In a side plot, a love triangle develops between Andy (Chris Pratt), April (Aubrey Plaza) and Ann. In an interview, Ann says Andy is a fun person but was a terrible boyfriend because he is completely reliant on others. When learning self-defense from Ron, Ann takes down Andy with a wrist grab, impressing Andy but making April jealous. After Andy is accidentally knocked out by Ron, Ann later approaches Andy at his shoe shine stand and brings him gifts to help him feel better. April arrives and Andy gives her a vegetarian muffin. Surprised Andy got something for someone other than himself, Ann believes Andy has changed.
"Park Safety" was written by Aisha Muharrar and directed by Michael Trim. It featured a guest appearance by comedian Andy Samberg as Carl, the park ranger. Samberg and Parks and Recreation star Amy Poehler previously appeared together as regular cast members in the NBC sketch comedy series, Saturday Night Live. The role of Carl was written with Samberg in mind because the writing staff knew they could get him as a guest appearance as long as filming corresponded with his Saturday Night Live schedule, although the character was tweaked slightly when it was confirmed Samberg would definitely play him. Samberg also knew most of the supporting cast, writers and staff when the episode was filmed. During an interview about his performance in the episode, Samberg jokingly responded:
"Well, I don't want to jinx it, but I'm pretty sure it's the best episode, and maybe not just of this show but of any show on television ever, any theater show, any staged show, movie, or any, like, campfire ritual performed by cavemen. Take it all the way back. I think this is going to be the thing everyone talks about for the rest of their lives, and it will live on in infamy and history. If aliens came down and wanted one artifact to learn about human life, I think it would be this episode of Parks and Recreation. And you can take that to the bank."
The idea of a Jerry-centered episode arose when the writers decided one of the characters would get mugged. Muharrar said, "Once we thought about it, it was obvious it had to be Jerry. He's the Parks Department punching bag, and it seemed like it was time for Jerry's revenge." Muharrar said the script tried to convey that although his co-workers mock him, they do not hate him, and that Jerry does not take the jokes against him personally. Series co-creator Michael Schur said once it was established in the episode "Practice Date" that Jerry was the co-worker everyone else picked on, he felt it was important to write an episode that established the other characters actually liked Jerry, despite their jokes at his expense.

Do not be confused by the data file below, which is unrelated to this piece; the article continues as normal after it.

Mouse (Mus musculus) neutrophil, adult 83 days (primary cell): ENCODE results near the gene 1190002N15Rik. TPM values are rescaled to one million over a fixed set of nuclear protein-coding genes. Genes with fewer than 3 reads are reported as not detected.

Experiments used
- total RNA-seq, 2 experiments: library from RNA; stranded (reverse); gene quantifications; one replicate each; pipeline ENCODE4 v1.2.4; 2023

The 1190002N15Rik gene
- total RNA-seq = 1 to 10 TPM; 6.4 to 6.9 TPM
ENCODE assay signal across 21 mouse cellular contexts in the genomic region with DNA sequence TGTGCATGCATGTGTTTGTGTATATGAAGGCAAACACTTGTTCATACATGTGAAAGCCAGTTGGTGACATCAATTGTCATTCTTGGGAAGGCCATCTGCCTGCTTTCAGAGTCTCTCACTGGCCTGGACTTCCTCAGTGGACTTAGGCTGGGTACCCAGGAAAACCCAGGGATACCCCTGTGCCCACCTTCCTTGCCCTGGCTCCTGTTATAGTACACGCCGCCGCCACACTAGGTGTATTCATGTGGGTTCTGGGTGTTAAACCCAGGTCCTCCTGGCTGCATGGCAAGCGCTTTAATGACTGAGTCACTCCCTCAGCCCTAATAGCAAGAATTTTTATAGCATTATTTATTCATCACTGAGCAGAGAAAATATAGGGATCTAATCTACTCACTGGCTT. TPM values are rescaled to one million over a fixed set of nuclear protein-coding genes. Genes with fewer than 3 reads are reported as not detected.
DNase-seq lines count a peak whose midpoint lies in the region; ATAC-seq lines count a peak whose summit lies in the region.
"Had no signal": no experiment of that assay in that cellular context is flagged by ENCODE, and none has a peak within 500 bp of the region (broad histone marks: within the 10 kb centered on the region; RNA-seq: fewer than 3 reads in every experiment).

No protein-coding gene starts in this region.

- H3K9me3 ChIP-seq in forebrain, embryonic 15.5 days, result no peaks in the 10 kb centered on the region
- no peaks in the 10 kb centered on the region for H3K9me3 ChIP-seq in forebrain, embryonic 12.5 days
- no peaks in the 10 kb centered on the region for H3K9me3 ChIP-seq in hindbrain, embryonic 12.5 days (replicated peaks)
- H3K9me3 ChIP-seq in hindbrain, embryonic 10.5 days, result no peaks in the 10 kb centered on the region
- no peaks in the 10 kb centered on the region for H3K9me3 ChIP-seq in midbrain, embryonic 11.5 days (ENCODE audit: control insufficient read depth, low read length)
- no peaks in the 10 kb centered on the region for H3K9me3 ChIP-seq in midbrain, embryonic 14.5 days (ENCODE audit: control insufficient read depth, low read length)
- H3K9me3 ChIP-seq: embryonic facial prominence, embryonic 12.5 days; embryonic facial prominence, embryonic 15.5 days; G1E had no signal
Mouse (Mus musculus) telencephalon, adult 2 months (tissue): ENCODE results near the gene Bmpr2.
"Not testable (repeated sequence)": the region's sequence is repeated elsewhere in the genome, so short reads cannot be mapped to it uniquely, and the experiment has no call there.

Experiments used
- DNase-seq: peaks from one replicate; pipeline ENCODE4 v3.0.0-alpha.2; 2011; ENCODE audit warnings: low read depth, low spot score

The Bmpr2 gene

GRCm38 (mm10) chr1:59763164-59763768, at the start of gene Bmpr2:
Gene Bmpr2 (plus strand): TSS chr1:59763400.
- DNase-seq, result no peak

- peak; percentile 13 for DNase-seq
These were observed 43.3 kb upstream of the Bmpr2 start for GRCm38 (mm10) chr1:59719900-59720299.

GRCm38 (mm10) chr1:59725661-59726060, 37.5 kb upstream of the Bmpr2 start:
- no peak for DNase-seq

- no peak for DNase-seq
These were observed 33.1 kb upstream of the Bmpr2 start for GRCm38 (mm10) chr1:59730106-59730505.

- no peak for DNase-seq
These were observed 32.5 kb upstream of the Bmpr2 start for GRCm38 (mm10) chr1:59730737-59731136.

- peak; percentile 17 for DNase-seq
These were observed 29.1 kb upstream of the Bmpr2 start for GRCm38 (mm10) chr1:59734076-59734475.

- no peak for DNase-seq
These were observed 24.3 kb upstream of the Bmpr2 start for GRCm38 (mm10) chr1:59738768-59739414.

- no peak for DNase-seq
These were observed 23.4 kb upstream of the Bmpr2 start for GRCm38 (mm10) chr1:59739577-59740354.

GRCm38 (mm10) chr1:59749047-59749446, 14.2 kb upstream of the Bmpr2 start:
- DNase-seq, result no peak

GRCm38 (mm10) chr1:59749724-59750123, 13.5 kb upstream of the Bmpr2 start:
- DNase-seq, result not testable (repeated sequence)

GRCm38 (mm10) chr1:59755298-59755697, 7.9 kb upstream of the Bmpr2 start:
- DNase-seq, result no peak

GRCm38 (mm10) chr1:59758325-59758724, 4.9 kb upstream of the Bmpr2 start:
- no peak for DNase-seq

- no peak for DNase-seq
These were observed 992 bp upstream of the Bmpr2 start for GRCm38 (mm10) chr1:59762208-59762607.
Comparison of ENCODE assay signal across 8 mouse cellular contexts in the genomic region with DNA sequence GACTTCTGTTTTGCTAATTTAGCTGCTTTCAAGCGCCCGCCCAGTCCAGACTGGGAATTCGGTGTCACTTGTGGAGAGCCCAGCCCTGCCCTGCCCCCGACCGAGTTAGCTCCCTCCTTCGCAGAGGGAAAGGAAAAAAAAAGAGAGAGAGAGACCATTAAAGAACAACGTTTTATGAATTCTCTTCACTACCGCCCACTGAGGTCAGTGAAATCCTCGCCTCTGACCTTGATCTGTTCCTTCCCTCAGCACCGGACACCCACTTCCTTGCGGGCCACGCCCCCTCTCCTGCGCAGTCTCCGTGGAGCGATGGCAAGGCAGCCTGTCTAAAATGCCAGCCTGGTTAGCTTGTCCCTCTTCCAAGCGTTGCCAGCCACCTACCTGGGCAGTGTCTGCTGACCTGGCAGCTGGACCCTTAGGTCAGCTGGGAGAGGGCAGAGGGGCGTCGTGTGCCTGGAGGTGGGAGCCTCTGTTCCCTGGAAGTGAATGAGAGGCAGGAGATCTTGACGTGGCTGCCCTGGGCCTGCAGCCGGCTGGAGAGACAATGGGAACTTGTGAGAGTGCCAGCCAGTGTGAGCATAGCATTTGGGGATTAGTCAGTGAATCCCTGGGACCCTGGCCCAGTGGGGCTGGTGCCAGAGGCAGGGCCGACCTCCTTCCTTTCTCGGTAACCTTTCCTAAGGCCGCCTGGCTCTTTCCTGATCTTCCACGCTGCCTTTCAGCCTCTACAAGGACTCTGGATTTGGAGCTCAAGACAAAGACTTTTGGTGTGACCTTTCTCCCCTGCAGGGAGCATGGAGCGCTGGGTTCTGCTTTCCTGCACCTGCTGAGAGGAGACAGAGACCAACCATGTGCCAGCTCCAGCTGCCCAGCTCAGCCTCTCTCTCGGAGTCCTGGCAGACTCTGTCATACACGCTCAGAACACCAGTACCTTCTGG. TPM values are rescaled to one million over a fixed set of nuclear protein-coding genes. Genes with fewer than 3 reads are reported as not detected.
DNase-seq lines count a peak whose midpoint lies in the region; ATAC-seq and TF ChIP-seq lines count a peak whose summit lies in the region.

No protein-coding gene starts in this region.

For the scenes involving self-defense courses, the supporting cast underwent stunt training with the help of stunt coordinator Sean Graham. Ron wears a back support belt during the course, which was actor Nick Offerman's idea. Offerman has many fight choreography skills from his past work in the Chicago theater, and he combined those skills with his training in Kabuki dance and theater. Offerman said, "I threw in a couple of Kabuki moves that we all had a hard time keeping a straight face through." It was a reference to the episode "The Stakeout", in which Ron suffered a hernia, and Muharrar said, "The idea [is] that Ron has the belt in his car trunk and is ready to go at a moment's notice."
"Park Safety" also featured Mo Collins as Pawnee Today host Joan Callamezzo, who previously appeared in the episodes "Pawnee Zoo" and "Christmas Scandal". Poehler was pregnant when "Park Safety" was filmed, and some commentators said it was visibly clear in certain scenes. A newspaper clipping with a story and photo of Andy is taped to the wall of his shoeshine stand. This is a reference to the Pawnee Journal article written about him in the previous episode, "The Possum". A stand selling Sweetums nutrition bars is visible during one of the park scenes. This is a reference to the previous episode "Sweetums", where the company lobbies to sell its unhealthy snacks at the parks. A downloadable version of the "Safe Parks Now!" poster Leslie made in the episode, which featured a photo of Jerry with a black eye, was also featured on the website.